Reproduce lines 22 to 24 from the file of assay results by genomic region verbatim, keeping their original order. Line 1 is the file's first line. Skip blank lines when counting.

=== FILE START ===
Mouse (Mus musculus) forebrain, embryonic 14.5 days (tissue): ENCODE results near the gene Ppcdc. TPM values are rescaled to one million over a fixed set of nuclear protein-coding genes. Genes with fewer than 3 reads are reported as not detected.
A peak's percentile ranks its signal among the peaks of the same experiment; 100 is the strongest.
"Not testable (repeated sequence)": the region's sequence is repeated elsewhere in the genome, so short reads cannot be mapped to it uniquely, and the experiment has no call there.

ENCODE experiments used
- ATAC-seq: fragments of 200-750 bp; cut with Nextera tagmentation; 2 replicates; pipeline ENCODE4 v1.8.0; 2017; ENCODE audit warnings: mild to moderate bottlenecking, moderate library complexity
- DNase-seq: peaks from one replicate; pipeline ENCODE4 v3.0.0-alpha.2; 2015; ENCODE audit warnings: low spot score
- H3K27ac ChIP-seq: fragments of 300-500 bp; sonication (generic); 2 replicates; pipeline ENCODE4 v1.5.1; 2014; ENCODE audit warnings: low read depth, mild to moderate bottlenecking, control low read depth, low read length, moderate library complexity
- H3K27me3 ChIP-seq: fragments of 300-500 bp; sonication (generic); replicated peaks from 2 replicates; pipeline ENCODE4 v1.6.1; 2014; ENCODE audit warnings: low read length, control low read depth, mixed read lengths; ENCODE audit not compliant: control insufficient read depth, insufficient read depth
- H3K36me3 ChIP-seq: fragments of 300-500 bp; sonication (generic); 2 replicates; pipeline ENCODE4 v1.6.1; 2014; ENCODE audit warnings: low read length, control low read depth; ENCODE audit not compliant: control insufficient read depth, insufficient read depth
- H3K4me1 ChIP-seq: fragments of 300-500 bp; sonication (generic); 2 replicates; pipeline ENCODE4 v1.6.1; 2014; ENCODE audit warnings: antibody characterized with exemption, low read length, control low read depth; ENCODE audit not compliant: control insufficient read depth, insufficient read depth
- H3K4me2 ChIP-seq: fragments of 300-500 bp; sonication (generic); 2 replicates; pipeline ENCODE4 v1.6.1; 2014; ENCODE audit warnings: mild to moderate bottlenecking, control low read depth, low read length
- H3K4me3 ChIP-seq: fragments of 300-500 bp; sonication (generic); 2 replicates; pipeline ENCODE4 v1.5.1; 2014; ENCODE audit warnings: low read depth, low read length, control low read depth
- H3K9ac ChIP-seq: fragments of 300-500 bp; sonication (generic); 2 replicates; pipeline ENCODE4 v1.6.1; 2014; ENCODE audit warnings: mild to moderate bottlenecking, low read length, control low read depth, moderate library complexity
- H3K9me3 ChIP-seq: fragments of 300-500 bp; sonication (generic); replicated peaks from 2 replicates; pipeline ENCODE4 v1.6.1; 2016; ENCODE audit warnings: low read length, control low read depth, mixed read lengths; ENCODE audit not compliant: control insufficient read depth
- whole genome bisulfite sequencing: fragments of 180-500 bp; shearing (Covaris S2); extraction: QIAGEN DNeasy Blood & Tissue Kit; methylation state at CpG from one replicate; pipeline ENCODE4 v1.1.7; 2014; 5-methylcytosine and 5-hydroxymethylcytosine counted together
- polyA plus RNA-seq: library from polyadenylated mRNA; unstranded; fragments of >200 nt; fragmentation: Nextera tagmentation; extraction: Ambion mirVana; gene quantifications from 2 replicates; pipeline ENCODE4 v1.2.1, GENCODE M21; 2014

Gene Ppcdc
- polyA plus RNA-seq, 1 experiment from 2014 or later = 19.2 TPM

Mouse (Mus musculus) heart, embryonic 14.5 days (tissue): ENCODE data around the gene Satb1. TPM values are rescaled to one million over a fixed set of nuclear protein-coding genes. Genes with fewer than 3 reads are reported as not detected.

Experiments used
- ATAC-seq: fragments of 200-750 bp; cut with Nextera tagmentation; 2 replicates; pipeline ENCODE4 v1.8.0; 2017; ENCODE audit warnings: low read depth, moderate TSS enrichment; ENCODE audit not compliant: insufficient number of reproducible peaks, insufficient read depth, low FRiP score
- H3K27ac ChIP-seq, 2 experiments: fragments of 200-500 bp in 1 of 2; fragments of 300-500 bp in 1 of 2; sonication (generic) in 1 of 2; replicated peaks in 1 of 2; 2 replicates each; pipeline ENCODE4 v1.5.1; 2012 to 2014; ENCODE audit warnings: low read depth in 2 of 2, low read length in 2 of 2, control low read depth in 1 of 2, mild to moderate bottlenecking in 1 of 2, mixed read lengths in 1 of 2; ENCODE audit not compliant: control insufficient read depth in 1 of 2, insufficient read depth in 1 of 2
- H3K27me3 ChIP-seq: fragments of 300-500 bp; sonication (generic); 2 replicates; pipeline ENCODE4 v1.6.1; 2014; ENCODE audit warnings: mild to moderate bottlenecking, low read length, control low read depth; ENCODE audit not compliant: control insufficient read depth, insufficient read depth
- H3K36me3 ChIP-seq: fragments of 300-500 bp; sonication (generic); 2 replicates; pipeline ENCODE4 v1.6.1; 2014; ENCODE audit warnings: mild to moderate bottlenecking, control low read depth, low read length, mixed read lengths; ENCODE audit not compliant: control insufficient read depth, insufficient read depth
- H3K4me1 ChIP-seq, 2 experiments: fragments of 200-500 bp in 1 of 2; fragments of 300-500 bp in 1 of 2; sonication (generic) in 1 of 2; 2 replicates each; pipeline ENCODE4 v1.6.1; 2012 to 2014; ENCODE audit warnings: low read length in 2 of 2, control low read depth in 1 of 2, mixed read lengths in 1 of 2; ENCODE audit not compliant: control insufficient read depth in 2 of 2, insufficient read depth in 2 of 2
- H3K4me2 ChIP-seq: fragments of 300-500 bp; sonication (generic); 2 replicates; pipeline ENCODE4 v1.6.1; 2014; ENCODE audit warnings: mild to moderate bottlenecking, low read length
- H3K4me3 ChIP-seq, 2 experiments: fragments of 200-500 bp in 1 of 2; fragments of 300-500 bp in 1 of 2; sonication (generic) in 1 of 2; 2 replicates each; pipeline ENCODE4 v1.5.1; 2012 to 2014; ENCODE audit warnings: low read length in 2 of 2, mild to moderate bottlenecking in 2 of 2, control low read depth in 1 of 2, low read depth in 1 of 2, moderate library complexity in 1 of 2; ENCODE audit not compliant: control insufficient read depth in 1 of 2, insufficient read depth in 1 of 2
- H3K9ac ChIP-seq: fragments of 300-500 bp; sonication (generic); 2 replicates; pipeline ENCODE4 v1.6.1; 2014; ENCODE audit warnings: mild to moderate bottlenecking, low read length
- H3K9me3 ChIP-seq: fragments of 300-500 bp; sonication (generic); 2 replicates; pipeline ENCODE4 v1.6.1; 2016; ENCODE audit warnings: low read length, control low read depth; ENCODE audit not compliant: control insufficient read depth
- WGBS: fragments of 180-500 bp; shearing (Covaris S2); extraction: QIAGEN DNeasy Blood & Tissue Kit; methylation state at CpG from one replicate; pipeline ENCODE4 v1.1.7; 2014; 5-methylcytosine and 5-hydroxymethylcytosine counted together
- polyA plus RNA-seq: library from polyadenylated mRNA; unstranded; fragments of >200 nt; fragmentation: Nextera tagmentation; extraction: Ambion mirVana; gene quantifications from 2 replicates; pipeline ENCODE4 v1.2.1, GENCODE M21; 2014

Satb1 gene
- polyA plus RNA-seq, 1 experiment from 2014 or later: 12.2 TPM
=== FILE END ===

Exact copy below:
- H3K27ac ChIP-seq, 2 experiments: fragments of 200-500 bp in 1 of 2; fragments of 300-500 bp in 1 of 2; sonication (generic) in 1 of 2; replicated peaks in 1 of 2; 2 replicates each; pipeline ENCODE4 v1.5.1; 2012 to 2014; ENCODE audit warnings: low read depth in 2 of 2, low read length in 2 of 2, control low read depth in 1 of 2, mild to moderate bottlenecking in 1 of 2, mixed read lengths in 1 of 2; ENCODE audit not compliant: control insufficient read depth in 1 of 2, insufficient read depth in 1 of 2
- H3K27me3 ChIP-seq: fragments of 300-500 bp; sonication (generic); 2 replicates; pipeline ENCODE4 v1.6.1; 2014; ENCODE audit warnings: mild to moderate bottlenecking, low read length, control low read depth; ENCODE audit not compliant: control insufficient read depth, insufficient read depth
- H3K36me3 ChIP-seq: fragments of 300-500 bp; sonication (generic); 2 replicates; pipeline ENCODE4 v1.6.1; 2014; ENCODE audit warnings: mild to moderate bottlenecking, control low read depth, low read length, mixed read lengths; ENCODE audit not compliant: control insufficient read depth, insufficient read depth